VAM launched its own engine plant in 1964 and engineering department in 1965, but back then it was still mainly focused in producing engines in Mexico without imported components aside from adapting Mexican Jeeps with the AMC sixes, which was achieved in 1966. The earliest changes I know in the car line is the full-installation of the 150-T three speed manual transmission in all cars in 1967 (199 and 232 engines only).

I have to mention that all VAM cars from 1960 through 1967 were restricted to three-speed manual transmissions, at least in regular production form that is.

The earliest VAM car with an automatic transmission that I know of is the 1963 Rambler American Hardtop (Rambler American 440H in US). It came standard with automatic transmission and the 138 hp 195.6 six engine. Unfortunately, we haven't been able to confirm this as we haven't been able to locate a surviving unit.

The one car that we have documented and have sound some surviving units of is the 1965 Rambler American Hardtop (Rambler American 440H), it has automatic transmission (floor mounted with console) and the 155 hp 232 six cylinder engine.

Both 1963 and 1965 hardtop models were LIMITED EDITION products.

It would be until 1968 for VAM to offer an automatic transmission in a regular production model: the Javelin. And it would be the ONLY car in the full line to offer it.

It would be until 1969 for this transmission to be offered in the Rambler Classic (Rebel) and 1970 in the Rambler American Wagon (carried over from 1969).

The main problem we have is that we do not know the actual models of Borg Warner transmission(s) used in VAM cars. Also, we have no information on 1960-1966 manual transmissions. We only have full information in the 1972-1983 TorqueFlyte automatics and the post-1967 manual transmissions.

We don't know if the Borg-Warner transmission used in the VAM sixes was a single model or if more than one was used.

For the 1963 and 1965 Rambler American Hardtops as well as the 232-only 1968 VAM Javelin, it is practically a fact that the Borg Warner M35 was used.

However, we don't know if this Borg-Warner M35 model automatic transmission was used with the 170 hp 252 1969-1970 VAM Javelins and 1970-1971 Rambler Classics or the 200 hp 282 six 1971 Javelin.

If the M35 was strong enough for these two high-torque VAM engines then it was used or if it wasn't strong enough a different model had to used, probably the one used in the two-barrel 1969-1971 290/304 V8s.


Edited by Rambler Mexicano - May/26/2016 at 1:45pm
Mauricio Jordán

Cuando no se es una empresa famosa se deben hacer mejores automóviles.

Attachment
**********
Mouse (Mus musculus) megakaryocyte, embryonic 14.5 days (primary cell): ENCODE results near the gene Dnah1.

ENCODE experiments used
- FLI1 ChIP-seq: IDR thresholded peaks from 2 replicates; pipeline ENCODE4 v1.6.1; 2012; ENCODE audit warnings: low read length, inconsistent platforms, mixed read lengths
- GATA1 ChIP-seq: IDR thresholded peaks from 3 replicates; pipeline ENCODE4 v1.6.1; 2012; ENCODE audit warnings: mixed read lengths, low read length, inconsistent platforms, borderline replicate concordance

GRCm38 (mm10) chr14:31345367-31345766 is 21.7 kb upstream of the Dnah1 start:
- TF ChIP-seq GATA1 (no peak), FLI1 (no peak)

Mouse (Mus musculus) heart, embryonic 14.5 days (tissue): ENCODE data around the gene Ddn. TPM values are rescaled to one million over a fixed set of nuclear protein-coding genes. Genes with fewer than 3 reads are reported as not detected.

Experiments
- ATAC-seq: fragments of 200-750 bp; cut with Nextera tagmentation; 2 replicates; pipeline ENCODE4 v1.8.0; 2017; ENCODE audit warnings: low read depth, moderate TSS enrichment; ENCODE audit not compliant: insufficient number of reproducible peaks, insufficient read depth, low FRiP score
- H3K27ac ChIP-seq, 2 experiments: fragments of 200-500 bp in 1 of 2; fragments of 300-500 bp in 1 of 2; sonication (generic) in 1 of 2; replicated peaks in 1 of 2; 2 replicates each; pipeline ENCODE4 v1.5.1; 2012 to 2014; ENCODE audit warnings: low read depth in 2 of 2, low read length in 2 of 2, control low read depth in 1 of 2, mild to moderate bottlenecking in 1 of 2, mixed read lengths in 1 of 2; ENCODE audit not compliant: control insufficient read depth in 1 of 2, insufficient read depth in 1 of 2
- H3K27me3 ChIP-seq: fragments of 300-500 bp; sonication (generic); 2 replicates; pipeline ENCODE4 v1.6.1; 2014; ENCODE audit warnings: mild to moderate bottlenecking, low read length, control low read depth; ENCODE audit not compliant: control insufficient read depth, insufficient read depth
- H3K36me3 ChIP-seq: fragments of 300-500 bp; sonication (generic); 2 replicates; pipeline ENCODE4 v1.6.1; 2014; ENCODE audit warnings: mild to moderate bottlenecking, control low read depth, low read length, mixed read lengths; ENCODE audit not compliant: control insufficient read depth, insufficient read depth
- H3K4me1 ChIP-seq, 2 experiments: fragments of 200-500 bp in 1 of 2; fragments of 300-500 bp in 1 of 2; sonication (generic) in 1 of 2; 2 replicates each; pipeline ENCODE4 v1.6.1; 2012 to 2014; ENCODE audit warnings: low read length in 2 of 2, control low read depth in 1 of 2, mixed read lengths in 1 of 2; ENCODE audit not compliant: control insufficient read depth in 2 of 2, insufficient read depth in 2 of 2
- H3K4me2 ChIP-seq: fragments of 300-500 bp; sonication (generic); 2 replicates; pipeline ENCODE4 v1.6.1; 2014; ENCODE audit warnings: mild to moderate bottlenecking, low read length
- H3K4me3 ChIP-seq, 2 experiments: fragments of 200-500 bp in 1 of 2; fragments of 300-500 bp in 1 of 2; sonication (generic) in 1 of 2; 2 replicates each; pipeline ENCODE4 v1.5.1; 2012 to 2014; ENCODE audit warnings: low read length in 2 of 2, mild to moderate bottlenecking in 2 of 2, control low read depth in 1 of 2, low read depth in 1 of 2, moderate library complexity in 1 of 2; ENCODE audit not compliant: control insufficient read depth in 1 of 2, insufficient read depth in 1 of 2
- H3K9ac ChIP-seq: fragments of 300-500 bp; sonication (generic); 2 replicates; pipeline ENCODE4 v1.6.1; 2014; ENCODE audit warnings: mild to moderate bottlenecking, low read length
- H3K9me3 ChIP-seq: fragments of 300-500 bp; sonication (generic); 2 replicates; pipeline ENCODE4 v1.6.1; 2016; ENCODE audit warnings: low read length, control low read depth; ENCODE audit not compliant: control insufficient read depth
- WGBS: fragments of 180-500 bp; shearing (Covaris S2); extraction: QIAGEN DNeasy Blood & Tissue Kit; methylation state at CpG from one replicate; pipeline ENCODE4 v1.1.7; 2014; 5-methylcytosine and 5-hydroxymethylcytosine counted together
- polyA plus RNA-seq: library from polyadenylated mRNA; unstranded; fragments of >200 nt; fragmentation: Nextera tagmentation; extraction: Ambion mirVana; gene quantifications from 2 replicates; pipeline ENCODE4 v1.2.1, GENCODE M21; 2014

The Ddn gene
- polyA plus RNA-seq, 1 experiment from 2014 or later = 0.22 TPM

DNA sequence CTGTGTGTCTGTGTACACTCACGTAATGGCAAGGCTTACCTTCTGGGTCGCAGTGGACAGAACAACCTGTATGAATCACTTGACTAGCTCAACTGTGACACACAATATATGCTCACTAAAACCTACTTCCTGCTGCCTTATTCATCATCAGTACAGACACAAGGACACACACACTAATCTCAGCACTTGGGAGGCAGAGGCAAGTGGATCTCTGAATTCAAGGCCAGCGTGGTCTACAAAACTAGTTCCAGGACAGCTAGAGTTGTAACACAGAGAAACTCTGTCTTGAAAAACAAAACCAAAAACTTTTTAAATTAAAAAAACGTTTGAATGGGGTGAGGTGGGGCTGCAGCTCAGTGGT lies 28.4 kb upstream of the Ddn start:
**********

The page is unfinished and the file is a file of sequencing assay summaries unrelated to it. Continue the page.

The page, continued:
- Vehículos Automotores Mexicanos S. A. de C. V.
Back to Top
tomj View Drop Down
AMC Addicted
AMC Addicted
Avatar

Joined: Jan/27/2010
Location: los angeles
Status: Offline
Points: 2387
Post Options Post Options   Thanks (0) Thanks(0)   Quote tomj Quote  Post ReplyReply Direct Link To This Post Posted: May/26/2016 at 3:21pm
Originally posted by Rambler Mexicano Rambler Mexicano wrote:

Apparently the T96 manual transmission was strong enough for all versions of the mid-60s six cylinder engine.

well, AMC installed it in all those cars, but it is not a very good transmission. i would not agree that it is strong enough for all cars! maybe for 1960 it was OK, where a car was old and dead at 80,000 miles. our standards have gone up! :-)


Originally posted by Rambler Mexicano Rambler Mexicano wrote:

In regards to the TorqueTube cars, the 1958-1969 Rambler Americans were all open air four-link rear suspension cars as far as my knowledge goes.

On the other hand, all 1956-1966 Rambler and Rambler Classic models were TorqueTube rear suspension cars. 

to be specific, all "small" cars (the 01 series Americans, then all it's design line inheritors, AMX, Gremlin, Hornet, Concord, ...) 1958 through 1988 were all longitudinal elliptical leaf spring rear suspensions. 

1958 through... 1967? 1966? "big" cars (Classic, Ambassador, ...) were torque tube with coil springs and a panhard locator. at some point around 1970? AMC entirely abandoned torque tube, and used longitudinal leaf springs or a true "four link" suspension, depending on chassis series.

Originally posted by Rambler Mexicano Rambler Mexicano wrote:

What I am asking is if trasmissions are interchangeable between TorqueTube cars and non-TorqueTube cars.